The music emanating from this Norwegian trio is a strange
seducer. Well-spaced keyboard tones ebb into the undulating cosmic backdrop
of warm melodic synths and wheezing horns, but despite the clarity of
this lush, harmonious atmosphere, Come Up for Air are strangely evasive,
and always seem to be retreating into the distance.
Coupled with the inviting, downright pretty arrangements, this mysterious
element allows the group to pique listeners' interest while also keeping them
at a distance. As a result, even after numerous songs unfold, certain aspects
of the sound remain undecided, an absence of completion that lets
Ola Fløttum, Hans Christian, and Ulf Rogde take slight
detours, an opportunity they put to good use on several occasions. Sometimes
the ramshackle drum patterns, previously prominent, drop out entirely, while
other times the resonating peal of withdrawn guitar melodies gives onto downbeat
rhythms that propel the track headfirst into a web
of star-crossed analog synths and soaring keyboard figures.
"Stand Over Me" possesses a relaxed fluidity. The piece begins simply, with a
sparse keyboard motif pattering alongside gently pulsating layers of noise. Fløttum's
steamy baritone voice emerges patiently, weaving itself into the song's many
threads, which dangle breezily for minutes on end. Although he's joined now and
again by Susanna Wallumrod (from Susanna and the Magical Orchestra), Fløttum's
voice is often placed high in the mix. Being as affecting and flexible as it
effortlessly shifts from reflective murmurs to an angelic falsetto on many an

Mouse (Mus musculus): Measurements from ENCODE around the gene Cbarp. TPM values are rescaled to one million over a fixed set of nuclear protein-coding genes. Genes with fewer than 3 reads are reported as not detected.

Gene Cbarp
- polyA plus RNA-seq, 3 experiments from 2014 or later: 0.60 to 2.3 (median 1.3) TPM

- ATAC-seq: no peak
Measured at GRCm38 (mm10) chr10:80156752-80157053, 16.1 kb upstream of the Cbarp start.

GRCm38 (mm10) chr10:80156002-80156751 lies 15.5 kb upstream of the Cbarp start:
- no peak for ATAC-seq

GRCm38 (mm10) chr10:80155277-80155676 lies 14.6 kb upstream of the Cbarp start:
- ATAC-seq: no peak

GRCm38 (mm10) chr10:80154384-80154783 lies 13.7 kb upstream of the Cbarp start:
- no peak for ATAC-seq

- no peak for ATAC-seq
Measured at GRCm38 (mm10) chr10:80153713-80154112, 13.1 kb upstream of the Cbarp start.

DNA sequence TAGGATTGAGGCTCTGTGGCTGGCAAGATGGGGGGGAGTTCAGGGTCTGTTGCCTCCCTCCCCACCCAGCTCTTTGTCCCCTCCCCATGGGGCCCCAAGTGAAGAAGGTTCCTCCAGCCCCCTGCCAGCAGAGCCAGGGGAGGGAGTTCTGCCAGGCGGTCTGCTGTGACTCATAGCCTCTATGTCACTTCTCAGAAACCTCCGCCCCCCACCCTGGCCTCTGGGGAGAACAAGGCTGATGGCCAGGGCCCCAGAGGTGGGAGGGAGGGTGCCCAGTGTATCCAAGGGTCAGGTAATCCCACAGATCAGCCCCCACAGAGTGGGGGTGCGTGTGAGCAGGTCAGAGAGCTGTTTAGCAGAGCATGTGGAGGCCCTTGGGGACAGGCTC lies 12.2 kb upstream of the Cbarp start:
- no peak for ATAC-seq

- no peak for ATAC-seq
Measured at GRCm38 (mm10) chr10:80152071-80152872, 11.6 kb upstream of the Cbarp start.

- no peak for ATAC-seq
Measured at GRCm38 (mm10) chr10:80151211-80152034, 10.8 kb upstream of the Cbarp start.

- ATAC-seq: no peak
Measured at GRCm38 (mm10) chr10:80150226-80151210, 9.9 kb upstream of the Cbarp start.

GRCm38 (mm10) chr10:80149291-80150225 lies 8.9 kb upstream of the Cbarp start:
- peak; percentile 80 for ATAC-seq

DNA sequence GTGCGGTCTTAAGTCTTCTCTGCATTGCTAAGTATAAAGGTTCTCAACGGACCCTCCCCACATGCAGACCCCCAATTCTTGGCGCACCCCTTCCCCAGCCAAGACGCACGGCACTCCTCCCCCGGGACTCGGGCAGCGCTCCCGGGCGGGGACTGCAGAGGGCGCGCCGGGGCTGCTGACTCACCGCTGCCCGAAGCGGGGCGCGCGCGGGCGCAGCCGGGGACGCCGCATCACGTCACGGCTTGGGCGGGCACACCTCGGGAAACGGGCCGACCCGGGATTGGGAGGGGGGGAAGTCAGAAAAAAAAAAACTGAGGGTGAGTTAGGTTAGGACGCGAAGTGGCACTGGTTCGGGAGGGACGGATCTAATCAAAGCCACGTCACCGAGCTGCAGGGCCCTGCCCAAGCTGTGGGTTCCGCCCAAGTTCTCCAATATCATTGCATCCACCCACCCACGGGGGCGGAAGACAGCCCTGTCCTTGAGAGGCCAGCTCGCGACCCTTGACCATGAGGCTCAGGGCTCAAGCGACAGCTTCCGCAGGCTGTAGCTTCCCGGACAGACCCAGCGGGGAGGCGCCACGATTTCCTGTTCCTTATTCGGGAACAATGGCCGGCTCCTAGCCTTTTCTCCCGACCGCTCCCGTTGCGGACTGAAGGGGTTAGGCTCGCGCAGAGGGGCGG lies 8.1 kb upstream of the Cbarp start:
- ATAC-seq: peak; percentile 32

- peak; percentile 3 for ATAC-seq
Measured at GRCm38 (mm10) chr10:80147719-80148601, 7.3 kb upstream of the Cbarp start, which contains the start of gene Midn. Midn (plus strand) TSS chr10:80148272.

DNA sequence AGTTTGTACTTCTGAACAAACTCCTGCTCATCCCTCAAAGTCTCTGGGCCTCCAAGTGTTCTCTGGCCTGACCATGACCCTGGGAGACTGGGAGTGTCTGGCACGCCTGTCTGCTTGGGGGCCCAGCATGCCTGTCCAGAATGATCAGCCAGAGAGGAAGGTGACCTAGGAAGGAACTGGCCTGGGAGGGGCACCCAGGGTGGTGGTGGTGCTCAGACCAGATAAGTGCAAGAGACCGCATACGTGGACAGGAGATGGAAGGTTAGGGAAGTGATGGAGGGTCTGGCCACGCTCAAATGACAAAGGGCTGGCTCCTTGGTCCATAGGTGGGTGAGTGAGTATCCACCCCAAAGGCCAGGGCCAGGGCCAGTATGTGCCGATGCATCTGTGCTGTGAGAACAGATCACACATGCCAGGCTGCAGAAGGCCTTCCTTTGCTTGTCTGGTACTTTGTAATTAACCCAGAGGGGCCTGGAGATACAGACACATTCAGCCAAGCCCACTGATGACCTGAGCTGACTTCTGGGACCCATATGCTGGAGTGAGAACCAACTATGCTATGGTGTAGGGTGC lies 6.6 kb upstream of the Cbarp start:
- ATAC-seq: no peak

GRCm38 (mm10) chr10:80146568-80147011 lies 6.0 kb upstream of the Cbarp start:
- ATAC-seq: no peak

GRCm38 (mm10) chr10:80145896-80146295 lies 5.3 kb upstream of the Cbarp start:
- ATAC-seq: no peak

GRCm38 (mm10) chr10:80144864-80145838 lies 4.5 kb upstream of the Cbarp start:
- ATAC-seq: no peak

occasion his voice might nevertheless have been used more sparingly so
as to let the other instruments assume more well-rounded characters.
Elsewhere, songs similarly find a fragile stasis, bringing to mind images of
people standing still in a snowy silence. Much of the work is indeed mellow and
ponderous, yet it is also peppered with enough urgency and upbeat momentum to
keep the album from becoming altogether detached. "We Are Not
the Ones" merges both of these styles, with vaporous trails of
ambience buoyed by bubbling, oscillating electronic pads that are as playful
as they are serene.
During these moments, the production of Helge Sten (of Deathprod and Supersilent fame) seems noticeable, as his hand ensures
that there is no individuality in these songs. Instead, each alteration sends
so many reverberations surging back into the heart of the track that each of the layers reflects and accentuates this recent movement.
Without further ado, the album ends on a song that has nothing final about it; it reads like just another track, one that should give onto something else. Were it otherwise, though, this album, essentially a pop album with a rather weak pulse, would very likely suffocate under a welter of well-worn signs. It is interesting to note, then, that this disappearing act is what allows the band to carry this traditional form into more fertile ground.